Two Videos That Examine Net Neutrality

By TAP Staff Blogger

Posted on April 29, 2010


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Regulating broadband content speeds is just one of the Internet issues facing the US public and government. Some people look upon high-speed Internet access as akin to a right. FCC Commissioner Michael Copps terms it "more transformative than anything since the printing press.”
 

Earlier this month, a federal appeals court ruled that the Federal Communications Commission lacks the authority to force Internet service providers to keep their networks open to all forms of content. (“The New York Times:” U.S. Court Curbs F.C.C. Authority on Web Traffic & “The Washington Post:” Court rules for Comcast over FCC in 'net neutrality' case) While this threw into doubt the agency's status as watchdog of the Web, the FCC released a statement on the Comcast v. FCC decision: “Today’s court decision invalidated the prior Commission’s approach to preserving an open Internet. But the Court in no way disagreed with the importance of preserving a free and open Internet; nor did it close the door to other methods for achieving this important end.”


Two recent videos examine the net neutrality issue. In this first one, “Bill Moyers Journal” from April 23, 2010, Bill Moyers talks with FCC commissioner Michael Copps about the future of 'net neutrality', the fight for more democratic media and the future of journalism in the digital age. In this discussion, Michael Copps states the FCC’s position on net neutrality:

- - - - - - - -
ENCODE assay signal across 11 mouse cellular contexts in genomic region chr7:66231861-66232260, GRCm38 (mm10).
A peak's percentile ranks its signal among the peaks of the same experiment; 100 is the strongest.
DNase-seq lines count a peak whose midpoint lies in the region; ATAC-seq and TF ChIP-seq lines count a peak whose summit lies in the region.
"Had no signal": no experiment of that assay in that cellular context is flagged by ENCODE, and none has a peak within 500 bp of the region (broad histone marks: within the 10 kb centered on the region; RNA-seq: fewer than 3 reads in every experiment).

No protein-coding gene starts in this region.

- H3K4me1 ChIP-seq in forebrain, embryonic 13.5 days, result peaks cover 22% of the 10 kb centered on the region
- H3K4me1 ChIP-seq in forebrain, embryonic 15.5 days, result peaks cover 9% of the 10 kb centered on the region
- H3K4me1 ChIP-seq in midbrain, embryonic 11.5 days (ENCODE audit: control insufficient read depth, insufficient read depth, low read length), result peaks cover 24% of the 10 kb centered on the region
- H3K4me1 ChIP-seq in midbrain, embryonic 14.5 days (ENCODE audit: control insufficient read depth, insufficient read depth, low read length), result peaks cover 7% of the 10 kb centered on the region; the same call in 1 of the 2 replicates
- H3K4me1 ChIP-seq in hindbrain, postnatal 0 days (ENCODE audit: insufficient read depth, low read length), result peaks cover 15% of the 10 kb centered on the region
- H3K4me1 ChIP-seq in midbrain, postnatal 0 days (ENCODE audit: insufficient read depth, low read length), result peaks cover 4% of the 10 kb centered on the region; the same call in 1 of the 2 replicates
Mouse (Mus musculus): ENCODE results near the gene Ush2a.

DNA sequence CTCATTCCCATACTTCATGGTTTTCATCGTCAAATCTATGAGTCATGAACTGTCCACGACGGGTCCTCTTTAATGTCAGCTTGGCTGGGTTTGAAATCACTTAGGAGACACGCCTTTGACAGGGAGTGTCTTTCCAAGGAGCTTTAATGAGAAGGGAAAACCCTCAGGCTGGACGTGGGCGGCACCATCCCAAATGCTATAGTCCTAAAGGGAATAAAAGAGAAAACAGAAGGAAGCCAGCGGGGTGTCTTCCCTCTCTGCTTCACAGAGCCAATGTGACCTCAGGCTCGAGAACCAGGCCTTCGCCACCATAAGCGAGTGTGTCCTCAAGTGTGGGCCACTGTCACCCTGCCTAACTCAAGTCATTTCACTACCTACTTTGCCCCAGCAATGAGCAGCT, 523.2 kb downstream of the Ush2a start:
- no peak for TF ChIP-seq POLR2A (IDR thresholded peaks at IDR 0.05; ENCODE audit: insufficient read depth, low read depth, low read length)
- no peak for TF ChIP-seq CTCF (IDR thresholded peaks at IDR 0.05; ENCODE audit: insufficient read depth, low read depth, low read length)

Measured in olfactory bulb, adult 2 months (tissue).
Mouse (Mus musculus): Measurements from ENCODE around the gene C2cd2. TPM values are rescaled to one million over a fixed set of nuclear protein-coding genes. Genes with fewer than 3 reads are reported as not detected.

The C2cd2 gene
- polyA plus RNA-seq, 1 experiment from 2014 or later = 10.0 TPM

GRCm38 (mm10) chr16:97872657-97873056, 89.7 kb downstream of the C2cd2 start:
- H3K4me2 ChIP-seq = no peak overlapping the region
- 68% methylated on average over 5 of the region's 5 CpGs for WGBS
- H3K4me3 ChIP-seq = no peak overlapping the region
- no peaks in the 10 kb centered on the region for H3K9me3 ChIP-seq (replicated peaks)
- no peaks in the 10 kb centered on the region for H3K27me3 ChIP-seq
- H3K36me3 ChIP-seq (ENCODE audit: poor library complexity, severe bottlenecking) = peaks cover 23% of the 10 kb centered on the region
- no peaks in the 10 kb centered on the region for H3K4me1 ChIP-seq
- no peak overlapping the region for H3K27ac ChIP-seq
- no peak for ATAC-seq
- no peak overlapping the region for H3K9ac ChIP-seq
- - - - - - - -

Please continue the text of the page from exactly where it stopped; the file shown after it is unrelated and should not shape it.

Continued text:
Our future is going to ride on broadband. How we get a job is going to ride on broadband. How we take care of our health. How we educate ourselves about our responsibilities as citizens. This all depends upon being able to go where you want to go on that Internet, to run the applications that you want to run, to attach the devices, to know what's going on. That's what net neutrality is all about.
 


In the second video, Harvard Law Professor Larry Lessig, walks us through the history of America's broadband downfall during a keynote speech he gave during the SNW 2010 conference on April 12, 2010. In his presentation, he discusses three areas of policy -- broadband, cybersecurity, and copyright, and about the corruption of the process of policy making affecting each.



TAP has highlighted some net neutrality articles by renowned scholars on the topic in past posts, The Net Neutrality View.


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